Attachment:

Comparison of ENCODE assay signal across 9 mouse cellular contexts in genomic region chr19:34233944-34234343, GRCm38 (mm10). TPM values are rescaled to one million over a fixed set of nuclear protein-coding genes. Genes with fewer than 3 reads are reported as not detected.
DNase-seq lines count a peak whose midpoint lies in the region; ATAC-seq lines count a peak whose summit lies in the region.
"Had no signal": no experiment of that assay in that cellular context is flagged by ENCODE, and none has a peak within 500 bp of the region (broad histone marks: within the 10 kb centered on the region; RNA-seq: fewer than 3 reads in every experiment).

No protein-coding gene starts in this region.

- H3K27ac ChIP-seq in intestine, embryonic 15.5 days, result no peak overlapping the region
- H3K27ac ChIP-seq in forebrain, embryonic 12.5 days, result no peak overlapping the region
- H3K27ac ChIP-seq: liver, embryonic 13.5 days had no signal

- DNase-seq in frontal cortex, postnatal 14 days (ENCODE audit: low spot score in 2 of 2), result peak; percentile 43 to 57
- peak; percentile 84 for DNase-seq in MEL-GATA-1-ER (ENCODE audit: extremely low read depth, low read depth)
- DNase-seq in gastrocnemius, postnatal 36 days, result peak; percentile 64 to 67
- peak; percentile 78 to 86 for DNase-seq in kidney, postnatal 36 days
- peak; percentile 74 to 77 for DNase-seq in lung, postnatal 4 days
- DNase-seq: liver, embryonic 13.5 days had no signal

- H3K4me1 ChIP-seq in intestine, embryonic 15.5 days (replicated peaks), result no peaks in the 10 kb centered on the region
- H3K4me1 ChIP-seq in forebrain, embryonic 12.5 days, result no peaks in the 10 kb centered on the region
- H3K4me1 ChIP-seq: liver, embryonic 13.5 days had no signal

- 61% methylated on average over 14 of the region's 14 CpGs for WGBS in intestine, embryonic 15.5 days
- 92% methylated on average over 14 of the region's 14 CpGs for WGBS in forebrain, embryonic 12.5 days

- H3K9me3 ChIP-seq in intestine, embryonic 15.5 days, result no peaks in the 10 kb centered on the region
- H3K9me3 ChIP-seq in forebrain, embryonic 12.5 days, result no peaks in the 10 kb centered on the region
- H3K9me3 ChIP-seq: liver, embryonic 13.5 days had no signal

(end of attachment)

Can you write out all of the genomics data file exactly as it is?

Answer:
Comparison of ENCODE assay signal across 9 mouse cellular contexts in genomic region chr19:34233944-34234343, GRCm38 (mm10). TPM values are rescaled to one million over a fixed set of nuclear protein-coding genes. Genes with fewer than 3 reads are reported as not detected.
DNase-seq lines count a peak whose midpoint lies in the region; ATAC-seq lines count a peak whose summit lies in the region.
"Had no signal": no experiment of that assay in that cellular context is flagged by ENCODE, and none has a peak within 500 bp of the region (broad histone marks: within the 10 kb centered on the region; RNA-seq: fewer than 3 reads in every experiment).

No protein-coding gene starts in this region.

- H3K27ac ChIP-seq in intestine, embryonic 15.5 days, result no peak overlapping the region
- H3K27ac ChIP-seq in forebrain, embryonic 12.5 days, result no peak overlapping the region
- H3K27ac ChIP-seq: liver, embryonic 13.5 days had no signal

- DNase-seq in frontal cortex, postnatal 14 days (ENCODE audit: low spot score in 2 of 2), result peak; percentile 43 to 57
- peak; percentile 84 for DNase-seq in MEL-GATA-1-ER (ENCODE audit: extremely low read depth, low read depth)
- DNase-seq in gastrocnemius, postnatal 36 days, result peak; percentile 64 to 67
- peak; percentile 78 to 86 for DNase-seq in kidney, postnatal 36 days
- peak; percentile 74 to 77 for DNase-seq in lung, postnatal 4 days
- DNase-seq: liver, embryonic 13.5 days had no signal

- H3K4me1 ChIP-seq in intestine, embryonic 15.5 days (replicated peaks), result no peaks in the 10 kb centered on the region
- H3K4me1 ChIP-seq in forebrain, embryonic 12.5 days, result no peaks in the 10 kb centered on the region
- H3K4me1 ChIP-seq: liver, embryonic 13.5 days had no signal

- 61% methylated on average over 14 of the region's 14 CpGs for WGBS in intestine, embryonic 15.5 days
- 92% methylated on average over 14 of the region's 14 CpGs for WGBS in forebrain, embryonic 12.5 days

- H3K9me3 ChIP-seq in intestine, embryonic 15.5 days, result no peaks in the 10 kb centered on the region
- H3K9me3 ChIP-seq in forebrain, embryonic 12.5 days, result no peaks in the 10 kb centered on the region
- H3K9me3 ChIP-seq: liver, embryonic 13.5 days had no signal